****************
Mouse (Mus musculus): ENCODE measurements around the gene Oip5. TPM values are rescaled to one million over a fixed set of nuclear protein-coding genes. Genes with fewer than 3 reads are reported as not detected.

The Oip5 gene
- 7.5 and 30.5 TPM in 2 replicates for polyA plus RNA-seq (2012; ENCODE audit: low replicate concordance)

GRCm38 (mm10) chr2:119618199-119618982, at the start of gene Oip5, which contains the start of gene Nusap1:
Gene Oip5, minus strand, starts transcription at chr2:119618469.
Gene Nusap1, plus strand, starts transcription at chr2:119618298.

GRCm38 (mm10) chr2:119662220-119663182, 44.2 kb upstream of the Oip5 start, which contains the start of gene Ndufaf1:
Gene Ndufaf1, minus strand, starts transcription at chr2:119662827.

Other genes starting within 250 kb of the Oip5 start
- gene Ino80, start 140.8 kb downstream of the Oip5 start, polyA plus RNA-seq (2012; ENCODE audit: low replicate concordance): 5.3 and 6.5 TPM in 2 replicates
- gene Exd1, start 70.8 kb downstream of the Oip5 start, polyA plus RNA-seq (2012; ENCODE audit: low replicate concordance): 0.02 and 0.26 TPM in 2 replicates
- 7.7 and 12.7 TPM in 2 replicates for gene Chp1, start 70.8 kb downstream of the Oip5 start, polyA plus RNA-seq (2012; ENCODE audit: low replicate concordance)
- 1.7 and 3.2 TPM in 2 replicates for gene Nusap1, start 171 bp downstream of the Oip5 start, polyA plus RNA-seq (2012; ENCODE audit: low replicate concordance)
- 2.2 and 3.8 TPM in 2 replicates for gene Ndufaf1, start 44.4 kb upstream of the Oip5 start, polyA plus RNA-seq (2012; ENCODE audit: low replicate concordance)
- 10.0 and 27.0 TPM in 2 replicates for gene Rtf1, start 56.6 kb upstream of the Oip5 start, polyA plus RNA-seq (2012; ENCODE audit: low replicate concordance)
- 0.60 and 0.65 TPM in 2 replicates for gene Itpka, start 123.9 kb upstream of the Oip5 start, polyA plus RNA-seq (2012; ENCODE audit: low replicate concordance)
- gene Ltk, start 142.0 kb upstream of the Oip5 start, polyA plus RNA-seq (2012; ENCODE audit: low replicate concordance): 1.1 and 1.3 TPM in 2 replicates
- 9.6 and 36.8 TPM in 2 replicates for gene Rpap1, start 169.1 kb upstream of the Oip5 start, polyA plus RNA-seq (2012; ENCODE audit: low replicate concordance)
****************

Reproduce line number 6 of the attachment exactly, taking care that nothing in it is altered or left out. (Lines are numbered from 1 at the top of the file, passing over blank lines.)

Gene Nusap1, plus strand, starts transcription at chr2:119618298.